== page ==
Despite subsection (1), a regulated profession may refuse access to information in a record in any of the following circumstances:
(a) information in the record is subject to a legal privilege that restricts disclosure;
(b) another Act or regulation, an Act or regulation of Canada or an order of a court or quasi-judicial tribunal prohibits disclosure of the information in the record in the circumstances;
(c) granting the access could reasonably be expected to lead to the identification of a person who provided information in the record to the regulated profession explicitly or implicitly in confidence, and the regulated profession considers it appropriate in the circumstances that the identity of the person be kept confidential;
(d) granting the access could reasonably be expected to threaten or harm the mental or physical health or the safety of another person;
(e) granting the access could negatively affect public safety or could undermine the integrity of the registration process.
Despite subsection (2), an applicant has a right of access to information in a record if it can reasonably be severed from information to which the applicant does not have a right of access by reason of that subsection.
A regulated profession must establish a process under which requests for access to records will be considered.
A regulated profession may charge the applicant a fee for making records available if it first gives the applicant an estimate of the fee.
The amount of the fee must not exceed the amount prescribed by the regulations or, if no amount is prescribed, the amount of reasonable cost recovery.
A regulated profession may waive the payment of all or any part of the fee that an applicant is required to pay under subsection (5) if, in its opinion, it is fair and equitable to do so.
[Repealed] S.M. 2021, c. 38, s. 8.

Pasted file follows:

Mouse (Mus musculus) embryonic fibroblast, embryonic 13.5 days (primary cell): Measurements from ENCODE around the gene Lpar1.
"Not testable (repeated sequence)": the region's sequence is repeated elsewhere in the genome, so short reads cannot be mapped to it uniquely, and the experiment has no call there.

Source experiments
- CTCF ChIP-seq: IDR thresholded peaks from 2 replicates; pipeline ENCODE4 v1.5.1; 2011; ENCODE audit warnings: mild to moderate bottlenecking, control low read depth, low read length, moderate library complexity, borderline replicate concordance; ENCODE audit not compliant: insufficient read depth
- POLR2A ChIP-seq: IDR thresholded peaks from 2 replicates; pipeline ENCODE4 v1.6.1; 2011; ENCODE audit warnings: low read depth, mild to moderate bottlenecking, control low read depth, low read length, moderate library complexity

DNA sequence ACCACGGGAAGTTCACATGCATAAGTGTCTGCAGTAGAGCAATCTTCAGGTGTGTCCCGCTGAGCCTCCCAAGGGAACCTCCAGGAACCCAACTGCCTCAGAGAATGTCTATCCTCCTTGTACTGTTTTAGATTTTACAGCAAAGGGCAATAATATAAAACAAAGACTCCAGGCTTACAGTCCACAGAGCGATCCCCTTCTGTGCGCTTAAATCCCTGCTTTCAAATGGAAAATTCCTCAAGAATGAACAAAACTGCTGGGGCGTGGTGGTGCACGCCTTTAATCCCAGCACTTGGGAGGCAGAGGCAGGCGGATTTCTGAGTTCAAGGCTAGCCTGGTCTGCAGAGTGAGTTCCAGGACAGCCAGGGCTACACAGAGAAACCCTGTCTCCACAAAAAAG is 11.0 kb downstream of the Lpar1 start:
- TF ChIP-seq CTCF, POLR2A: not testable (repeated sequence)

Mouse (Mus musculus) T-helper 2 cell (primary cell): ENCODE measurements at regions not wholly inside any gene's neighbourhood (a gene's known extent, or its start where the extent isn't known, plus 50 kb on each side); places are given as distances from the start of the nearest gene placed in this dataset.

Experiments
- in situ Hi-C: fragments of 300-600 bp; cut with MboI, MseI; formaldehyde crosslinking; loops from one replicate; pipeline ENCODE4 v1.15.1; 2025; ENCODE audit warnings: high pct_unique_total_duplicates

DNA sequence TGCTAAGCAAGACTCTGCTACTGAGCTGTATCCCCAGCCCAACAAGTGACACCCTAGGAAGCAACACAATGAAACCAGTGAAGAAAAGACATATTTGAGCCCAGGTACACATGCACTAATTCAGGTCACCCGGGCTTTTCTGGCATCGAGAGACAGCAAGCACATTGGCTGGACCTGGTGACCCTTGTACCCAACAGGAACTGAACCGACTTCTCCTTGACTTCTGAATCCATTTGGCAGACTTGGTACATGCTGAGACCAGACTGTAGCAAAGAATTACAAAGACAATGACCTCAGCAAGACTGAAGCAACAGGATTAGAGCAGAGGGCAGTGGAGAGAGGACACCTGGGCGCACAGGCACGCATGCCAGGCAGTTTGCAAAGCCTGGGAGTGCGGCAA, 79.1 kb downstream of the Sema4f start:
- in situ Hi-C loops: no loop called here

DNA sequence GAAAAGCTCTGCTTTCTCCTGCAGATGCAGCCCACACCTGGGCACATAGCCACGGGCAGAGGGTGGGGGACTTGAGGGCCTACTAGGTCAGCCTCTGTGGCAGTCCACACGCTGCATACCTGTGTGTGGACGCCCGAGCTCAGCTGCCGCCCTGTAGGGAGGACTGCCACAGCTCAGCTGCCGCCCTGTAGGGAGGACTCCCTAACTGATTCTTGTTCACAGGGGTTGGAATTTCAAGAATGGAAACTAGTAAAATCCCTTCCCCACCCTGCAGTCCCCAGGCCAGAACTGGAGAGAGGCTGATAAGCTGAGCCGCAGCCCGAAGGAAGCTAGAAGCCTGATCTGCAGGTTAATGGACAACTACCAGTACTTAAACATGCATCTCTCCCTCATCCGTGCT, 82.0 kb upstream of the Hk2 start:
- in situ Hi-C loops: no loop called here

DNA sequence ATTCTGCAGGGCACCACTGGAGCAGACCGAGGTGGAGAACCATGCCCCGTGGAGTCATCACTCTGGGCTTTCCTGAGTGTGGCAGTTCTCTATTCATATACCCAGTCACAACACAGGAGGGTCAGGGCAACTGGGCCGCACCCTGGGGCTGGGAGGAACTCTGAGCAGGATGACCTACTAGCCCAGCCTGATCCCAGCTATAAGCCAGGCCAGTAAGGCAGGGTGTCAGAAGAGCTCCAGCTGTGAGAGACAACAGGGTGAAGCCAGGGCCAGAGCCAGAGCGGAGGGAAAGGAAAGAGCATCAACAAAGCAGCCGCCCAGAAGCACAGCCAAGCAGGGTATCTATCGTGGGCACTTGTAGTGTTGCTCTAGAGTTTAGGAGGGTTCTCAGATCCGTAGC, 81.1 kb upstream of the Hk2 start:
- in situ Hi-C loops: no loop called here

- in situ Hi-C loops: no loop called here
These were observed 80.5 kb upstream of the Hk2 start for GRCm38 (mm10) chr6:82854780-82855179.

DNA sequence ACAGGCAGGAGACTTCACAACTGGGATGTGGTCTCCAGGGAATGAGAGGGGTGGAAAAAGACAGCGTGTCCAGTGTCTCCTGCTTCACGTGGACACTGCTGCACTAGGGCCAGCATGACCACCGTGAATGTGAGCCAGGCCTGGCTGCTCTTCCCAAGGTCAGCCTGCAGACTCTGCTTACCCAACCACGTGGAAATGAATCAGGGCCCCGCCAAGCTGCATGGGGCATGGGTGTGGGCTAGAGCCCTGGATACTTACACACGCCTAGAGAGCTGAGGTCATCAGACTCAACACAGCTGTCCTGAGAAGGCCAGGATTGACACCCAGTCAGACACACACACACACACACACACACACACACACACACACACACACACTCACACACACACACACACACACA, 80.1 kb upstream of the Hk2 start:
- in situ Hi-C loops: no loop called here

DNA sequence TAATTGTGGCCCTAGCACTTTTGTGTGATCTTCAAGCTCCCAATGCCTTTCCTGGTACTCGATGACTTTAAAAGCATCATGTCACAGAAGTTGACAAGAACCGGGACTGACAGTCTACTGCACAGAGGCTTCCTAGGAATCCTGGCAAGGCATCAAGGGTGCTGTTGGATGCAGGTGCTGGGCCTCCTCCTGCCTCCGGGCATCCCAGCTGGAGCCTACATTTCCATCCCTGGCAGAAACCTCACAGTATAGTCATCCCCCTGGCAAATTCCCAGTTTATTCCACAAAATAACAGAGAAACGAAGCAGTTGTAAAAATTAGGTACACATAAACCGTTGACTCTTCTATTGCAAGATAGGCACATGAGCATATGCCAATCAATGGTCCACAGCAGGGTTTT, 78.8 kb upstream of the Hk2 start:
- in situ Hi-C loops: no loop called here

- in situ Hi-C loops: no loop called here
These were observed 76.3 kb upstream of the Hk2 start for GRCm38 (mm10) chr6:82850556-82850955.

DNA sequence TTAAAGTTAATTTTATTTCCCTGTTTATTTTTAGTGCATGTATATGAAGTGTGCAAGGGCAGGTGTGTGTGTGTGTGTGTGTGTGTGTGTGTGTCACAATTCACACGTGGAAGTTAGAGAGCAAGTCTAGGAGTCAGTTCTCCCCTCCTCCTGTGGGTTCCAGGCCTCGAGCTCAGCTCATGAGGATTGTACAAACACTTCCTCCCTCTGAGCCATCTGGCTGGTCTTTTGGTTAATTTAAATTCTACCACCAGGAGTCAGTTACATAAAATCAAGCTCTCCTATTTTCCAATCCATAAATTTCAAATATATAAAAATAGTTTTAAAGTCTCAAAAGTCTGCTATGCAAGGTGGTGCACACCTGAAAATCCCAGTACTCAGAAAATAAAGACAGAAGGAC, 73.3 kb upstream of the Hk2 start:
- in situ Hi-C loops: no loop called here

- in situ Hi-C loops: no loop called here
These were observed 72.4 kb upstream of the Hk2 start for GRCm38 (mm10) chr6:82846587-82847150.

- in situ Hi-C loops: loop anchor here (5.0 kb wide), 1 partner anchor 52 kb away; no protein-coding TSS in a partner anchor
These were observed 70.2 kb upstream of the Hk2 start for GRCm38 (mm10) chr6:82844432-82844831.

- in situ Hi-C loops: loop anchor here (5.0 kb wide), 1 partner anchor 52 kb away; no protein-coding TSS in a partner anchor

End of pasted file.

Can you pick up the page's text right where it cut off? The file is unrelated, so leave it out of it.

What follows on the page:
A director of fair registration practices must be appointed under The Civil Service Act.
Under the control and direction of the minister, the director is responsible for
(a) providing information and assistance to internationally educated individuals, and others who are applicants or potential applicants for registration by a regulated profession, respecting the requirements for registration and the procedures for applying;
(b) conducting research, analyzing trends and identifying issues related to the purpose of this Act and the registration of internationally educated individuals and others by regulated professions; and
(c) providing information and assistance respecting fair registration practices and related matters to
(i) regulated professions,
(ii) third parties relied on by regulated professions to assess qualifications,
(iii) organizations that deal with internationally educated individuals, including community organizations, post-secondary educational institutions, trade or occupational organizations and employers, and
(iv) government departments and government agencies that deal with internationally educated individuals.
The director must not become involved in a registration decision or an internal review or appeal decision on behalf of an applicant or potential applicant for registration.
The director may, in writing, authorize a person to perform any of the director's duties or to exercise any of the director's powers under this Act.
REVIEWING AND REPORTING ON REGISTRATION PRACTICES
In accordance with the regulations, every regulated profession must undertake a review of its registration practices at times specified by the director to ensure that they comply with the Fair Registration Practices Code, and must file a report on the results with the director by the dates specified by the director.
The review must also include
(a) an analysis of the extent to which the requirements for registration are necessary for, or relevant to, the practice of the profession;
(b) an analysis of the efficiency and timeliness of decision-making;
(c) an analysis of the reasonableness of the fees charged by the regulated profession in respect of registrations; and
(d) [repealed] S.M. 2021, c. 38, s. 11;